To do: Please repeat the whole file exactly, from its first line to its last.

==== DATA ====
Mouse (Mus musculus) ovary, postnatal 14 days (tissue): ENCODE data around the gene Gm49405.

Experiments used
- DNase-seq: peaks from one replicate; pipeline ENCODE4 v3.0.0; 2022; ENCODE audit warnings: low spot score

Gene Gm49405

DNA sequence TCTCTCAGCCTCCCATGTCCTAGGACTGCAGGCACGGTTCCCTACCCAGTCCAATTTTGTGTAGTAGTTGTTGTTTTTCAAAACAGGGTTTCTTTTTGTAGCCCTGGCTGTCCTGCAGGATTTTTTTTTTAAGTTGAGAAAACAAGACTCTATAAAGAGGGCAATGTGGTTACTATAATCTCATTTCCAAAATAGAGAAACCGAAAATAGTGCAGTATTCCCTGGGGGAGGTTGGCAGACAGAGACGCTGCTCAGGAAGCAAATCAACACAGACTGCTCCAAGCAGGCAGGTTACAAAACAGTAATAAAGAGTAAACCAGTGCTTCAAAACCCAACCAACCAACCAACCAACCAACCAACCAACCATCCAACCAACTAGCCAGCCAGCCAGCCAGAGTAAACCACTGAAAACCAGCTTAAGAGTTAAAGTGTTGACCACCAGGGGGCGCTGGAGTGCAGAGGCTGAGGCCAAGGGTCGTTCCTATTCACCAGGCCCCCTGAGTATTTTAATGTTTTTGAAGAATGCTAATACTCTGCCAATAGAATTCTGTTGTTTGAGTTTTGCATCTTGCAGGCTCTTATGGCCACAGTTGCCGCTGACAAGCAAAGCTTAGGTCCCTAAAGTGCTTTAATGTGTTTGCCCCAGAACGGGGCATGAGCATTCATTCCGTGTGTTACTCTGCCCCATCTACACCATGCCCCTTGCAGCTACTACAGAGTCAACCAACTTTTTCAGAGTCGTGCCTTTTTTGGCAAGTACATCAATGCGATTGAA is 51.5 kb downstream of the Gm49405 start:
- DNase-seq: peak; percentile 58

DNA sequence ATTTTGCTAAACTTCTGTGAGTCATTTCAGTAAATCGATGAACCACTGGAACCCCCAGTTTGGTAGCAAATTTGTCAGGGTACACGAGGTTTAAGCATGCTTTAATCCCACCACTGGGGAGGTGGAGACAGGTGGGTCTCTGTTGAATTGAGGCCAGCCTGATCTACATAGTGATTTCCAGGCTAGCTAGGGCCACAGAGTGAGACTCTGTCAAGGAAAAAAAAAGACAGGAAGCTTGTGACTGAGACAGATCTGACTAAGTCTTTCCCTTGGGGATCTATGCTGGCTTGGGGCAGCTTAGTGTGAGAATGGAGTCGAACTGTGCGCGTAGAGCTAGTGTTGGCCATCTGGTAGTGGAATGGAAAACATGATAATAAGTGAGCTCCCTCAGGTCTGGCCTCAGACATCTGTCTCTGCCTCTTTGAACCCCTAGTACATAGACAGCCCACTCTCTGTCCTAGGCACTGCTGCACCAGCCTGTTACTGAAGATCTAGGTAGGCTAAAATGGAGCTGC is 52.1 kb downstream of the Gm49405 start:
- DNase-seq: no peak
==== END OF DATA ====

Mouse (Mus musculus) ovary, postnatal 14 days (tissue): ENCODE data around the gene Gm49405.

Experiments used
- DNase-seq: peaks from one replicate; pipeline ENCODE4 v3.0.0; 2022; ENCODE audit warnings: low spot score

Gene Gm49405

DNA sequence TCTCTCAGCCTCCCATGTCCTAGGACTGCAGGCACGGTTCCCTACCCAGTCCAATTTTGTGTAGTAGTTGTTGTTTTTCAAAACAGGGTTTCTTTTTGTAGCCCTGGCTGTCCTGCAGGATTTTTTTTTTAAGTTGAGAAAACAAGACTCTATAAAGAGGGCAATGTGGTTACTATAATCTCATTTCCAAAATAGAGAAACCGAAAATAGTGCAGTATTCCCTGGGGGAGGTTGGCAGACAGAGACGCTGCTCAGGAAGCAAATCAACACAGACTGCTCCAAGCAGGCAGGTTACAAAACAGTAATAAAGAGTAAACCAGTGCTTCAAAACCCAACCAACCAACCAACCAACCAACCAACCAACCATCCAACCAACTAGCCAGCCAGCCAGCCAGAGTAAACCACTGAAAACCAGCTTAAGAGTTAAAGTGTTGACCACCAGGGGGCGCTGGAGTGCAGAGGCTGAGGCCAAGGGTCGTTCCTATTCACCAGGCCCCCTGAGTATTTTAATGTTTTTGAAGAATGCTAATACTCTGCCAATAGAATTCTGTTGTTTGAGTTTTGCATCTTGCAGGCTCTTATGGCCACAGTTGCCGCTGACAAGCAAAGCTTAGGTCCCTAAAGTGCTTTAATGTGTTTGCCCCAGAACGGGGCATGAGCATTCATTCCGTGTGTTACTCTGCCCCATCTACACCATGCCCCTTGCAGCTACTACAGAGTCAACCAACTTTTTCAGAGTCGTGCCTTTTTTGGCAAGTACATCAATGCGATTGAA is 51.5 kb downstream of the Gm49405 start:
- DNase-seq: peak; percentile 58

DNA sequence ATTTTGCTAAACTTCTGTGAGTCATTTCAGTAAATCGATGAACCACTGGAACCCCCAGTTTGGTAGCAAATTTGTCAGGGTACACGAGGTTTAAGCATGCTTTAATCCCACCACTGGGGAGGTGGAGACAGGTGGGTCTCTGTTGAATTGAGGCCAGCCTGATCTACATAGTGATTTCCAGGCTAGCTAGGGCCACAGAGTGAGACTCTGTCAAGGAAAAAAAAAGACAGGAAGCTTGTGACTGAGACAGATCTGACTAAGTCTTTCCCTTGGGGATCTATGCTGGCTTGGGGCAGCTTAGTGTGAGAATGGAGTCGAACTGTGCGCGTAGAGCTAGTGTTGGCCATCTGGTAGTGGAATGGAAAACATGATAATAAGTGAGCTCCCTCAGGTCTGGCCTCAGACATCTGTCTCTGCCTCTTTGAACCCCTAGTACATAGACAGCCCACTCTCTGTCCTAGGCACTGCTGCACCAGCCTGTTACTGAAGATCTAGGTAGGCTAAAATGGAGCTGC is 52.1 kb downstream of the Gm49405 start:
- DNase-seq: no peak